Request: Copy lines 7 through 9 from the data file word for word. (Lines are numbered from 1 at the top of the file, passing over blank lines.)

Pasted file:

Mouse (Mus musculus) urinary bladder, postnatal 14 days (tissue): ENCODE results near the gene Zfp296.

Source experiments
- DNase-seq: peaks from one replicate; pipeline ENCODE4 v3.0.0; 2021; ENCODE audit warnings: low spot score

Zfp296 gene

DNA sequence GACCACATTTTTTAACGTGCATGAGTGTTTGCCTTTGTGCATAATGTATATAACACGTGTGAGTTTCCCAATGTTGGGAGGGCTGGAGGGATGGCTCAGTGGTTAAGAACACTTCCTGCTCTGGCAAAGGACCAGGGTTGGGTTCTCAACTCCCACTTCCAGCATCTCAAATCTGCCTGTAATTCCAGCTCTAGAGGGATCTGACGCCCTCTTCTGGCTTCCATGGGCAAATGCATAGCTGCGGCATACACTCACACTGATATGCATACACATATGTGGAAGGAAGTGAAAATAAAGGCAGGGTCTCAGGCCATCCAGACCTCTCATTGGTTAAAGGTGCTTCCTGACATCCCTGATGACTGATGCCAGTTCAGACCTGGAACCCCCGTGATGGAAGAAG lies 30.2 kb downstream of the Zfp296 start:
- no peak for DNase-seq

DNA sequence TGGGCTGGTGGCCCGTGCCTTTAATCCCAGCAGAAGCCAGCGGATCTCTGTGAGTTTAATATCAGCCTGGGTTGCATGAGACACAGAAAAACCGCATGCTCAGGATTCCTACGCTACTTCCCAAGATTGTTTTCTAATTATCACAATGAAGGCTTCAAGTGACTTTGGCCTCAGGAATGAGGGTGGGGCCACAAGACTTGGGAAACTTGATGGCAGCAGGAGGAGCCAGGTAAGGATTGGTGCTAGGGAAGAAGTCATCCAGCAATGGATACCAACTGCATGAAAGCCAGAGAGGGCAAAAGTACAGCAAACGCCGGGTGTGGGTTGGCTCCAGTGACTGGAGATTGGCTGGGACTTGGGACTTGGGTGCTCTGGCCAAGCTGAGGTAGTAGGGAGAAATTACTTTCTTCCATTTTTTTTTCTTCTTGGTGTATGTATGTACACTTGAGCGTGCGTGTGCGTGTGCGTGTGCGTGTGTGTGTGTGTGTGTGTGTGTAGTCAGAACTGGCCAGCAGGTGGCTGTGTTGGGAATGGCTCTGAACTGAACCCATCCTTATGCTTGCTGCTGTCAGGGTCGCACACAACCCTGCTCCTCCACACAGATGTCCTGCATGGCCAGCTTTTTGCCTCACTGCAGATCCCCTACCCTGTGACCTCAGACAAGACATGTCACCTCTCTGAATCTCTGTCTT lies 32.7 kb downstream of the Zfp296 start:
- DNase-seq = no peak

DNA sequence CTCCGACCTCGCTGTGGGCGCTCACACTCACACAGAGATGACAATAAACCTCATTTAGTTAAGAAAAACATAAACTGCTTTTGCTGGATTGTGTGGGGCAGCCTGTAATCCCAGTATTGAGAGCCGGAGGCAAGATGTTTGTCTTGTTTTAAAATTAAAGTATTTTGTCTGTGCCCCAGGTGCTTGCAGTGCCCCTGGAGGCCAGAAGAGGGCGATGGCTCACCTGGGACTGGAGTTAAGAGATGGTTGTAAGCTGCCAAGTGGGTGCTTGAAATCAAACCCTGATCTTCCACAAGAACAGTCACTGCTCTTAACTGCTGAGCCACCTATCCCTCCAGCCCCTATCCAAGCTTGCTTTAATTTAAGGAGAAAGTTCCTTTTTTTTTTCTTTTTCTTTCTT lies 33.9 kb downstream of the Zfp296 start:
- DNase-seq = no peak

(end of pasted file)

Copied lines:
DNA sequence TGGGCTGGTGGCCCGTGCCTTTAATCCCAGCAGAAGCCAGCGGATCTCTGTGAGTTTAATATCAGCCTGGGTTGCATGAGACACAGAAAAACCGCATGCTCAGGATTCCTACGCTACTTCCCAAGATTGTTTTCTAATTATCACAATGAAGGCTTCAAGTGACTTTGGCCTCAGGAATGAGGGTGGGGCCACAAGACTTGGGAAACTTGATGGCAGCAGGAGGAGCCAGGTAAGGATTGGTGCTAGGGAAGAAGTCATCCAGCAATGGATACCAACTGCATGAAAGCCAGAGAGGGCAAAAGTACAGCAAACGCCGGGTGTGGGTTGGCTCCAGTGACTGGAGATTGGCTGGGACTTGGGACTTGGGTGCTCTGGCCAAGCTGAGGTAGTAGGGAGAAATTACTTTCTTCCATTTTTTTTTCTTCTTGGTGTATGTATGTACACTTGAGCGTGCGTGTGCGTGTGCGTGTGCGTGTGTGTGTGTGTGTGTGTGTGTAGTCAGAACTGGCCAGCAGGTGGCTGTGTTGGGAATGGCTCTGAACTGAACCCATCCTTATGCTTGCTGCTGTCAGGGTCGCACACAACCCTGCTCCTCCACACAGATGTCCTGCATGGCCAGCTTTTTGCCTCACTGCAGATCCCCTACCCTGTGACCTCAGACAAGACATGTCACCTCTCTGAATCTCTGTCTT lies 32.7 kb downstream of the Zfp296 start:
- DNase-seq = no peak

DNA sequence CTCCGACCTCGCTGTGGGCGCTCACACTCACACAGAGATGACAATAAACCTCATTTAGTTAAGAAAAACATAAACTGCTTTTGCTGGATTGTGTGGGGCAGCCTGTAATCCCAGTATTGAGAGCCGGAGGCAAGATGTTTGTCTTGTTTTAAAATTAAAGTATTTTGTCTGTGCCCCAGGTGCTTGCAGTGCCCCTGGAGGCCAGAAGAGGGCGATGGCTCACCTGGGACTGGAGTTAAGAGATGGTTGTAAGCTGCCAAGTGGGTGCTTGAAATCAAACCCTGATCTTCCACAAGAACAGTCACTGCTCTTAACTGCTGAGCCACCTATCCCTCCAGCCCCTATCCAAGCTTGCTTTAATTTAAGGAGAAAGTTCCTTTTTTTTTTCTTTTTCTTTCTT lies 33.9 kb downstream of the Zfp296 start: